Sometimes it feels as though rosé was invented by millennials at a chic rooftop bar, but in actuality, the first rosé was introduced by champagne’s oldest house Ruinart in 1764 and was simply named, Ruinart Rosé. Now, Ruinart winemaker Frédéric Panaïotis and renowned spice expert Lior Lev Sercarz of La Boîte in New York City have collaborated to give the legacy of Ruinart and its inaugural rosé a worthy companion. The aforementioned connoisseurs of their respectful crafts have created “1764,” a spice inspired by and for the tasty pink drink.
As described by Panaïotis, the rosé is versatile and crisp with subtle flavors of strawberry followed by pomegranate and a gentle effervescence. The paired spice, delicately crafted to match the notes found in the rosé, is even more versatile. “This spice is good for anything: breakfast, dinner, hot, cold, braised, boiled, cooked, raw, anything,” Lev Sercarz playfully says. Not everyone enjoys their spiced eggs with rosé, but if you choose to, know that this pairing will elevate the dish and complement the flavors beautifully.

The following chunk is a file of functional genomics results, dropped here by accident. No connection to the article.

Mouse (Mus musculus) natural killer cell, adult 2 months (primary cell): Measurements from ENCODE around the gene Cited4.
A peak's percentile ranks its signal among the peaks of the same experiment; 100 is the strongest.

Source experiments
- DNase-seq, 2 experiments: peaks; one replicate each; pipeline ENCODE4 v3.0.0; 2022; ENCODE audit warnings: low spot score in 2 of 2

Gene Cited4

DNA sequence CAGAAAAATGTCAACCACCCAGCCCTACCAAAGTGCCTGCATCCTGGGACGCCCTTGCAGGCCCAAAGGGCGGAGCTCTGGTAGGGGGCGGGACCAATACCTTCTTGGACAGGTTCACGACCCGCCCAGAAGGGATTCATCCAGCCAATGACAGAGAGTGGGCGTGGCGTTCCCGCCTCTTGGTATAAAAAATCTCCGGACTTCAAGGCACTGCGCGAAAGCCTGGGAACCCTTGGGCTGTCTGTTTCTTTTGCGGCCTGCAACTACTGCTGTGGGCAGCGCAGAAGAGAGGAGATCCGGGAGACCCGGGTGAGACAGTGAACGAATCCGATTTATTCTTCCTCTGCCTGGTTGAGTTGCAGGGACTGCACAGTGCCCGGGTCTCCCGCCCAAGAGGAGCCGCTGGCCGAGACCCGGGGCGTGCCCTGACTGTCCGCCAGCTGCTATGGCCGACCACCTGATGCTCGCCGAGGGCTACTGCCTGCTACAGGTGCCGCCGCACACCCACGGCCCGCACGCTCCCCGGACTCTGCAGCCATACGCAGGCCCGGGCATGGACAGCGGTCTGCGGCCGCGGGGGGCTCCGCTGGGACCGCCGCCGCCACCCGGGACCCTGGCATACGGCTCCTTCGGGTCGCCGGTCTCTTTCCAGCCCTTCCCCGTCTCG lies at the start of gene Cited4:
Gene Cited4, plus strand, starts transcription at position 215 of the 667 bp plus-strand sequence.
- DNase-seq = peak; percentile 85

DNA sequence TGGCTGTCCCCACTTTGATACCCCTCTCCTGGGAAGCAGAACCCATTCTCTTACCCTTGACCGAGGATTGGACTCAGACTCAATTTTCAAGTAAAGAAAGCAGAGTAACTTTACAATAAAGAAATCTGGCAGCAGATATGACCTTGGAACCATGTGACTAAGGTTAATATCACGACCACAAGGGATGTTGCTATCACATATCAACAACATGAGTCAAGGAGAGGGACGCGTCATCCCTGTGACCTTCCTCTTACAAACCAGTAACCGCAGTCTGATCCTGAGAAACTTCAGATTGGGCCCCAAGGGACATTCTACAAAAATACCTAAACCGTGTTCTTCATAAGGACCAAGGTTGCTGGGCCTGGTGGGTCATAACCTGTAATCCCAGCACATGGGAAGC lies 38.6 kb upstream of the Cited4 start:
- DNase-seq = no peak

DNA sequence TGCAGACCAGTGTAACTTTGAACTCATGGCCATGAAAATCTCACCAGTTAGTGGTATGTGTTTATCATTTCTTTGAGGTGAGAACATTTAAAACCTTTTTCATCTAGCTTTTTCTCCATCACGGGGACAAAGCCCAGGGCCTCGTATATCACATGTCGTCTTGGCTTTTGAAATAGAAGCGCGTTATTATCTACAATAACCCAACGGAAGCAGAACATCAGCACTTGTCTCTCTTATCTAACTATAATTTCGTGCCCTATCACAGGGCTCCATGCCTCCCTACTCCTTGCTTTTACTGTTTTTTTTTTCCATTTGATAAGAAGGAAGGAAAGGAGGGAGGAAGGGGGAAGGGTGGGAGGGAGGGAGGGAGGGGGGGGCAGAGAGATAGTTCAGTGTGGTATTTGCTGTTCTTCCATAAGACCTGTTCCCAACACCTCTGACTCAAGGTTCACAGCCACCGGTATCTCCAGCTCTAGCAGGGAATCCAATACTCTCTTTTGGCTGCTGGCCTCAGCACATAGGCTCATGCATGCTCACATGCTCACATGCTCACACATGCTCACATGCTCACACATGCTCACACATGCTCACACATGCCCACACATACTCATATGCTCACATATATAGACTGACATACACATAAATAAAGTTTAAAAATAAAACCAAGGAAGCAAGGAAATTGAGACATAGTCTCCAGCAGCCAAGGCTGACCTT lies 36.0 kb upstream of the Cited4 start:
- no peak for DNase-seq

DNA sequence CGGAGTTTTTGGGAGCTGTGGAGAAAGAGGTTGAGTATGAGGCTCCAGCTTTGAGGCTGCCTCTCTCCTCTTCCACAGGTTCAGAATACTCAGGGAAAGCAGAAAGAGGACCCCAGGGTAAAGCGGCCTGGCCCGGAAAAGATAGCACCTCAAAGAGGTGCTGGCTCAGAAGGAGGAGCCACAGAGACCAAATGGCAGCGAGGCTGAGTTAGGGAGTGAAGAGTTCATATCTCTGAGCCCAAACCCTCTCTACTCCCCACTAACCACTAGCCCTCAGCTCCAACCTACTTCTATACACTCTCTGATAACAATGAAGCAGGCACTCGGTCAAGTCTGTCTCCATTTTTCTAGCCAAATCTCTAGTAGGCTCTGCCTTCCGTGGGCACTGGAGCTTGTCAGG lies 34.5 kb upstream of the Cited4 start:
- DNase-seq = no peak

With only 100 boxed sets available, owners of the Ruinart “1764” set can exclusively enjoy a custom designed collector’s wooden box, signed by both Panaïotis and Lev Sercarz, a bottle of Ruinart Rosé, the signature spice blend, a wooden serving spoon and a recipe card with Panaïotis and Lev Sercarz’s favorite pairings. This set (perfect for holiday gifts), is available now on Clos19.com, Moët Hennessy’s online marketplace for $99.99.
See below for Lev Sercarz’s savory lamb recipe, found inside the Ruinart 1764 set.
Preparation: Combine 1 tablespoon of Ruinart “1764” with 1/3 cup of honey and use to glaze a roasted duck breast. Toss orange segments with a few pinches of Ruinart 1764 and serve with chilled lobster. Sprinkle shredded carrots and apples with a few pinches of Ruinart 1764, add a bit of olive oil and lemon juice. Serve with a roasted pork chop seasoned with additional 1764 spice.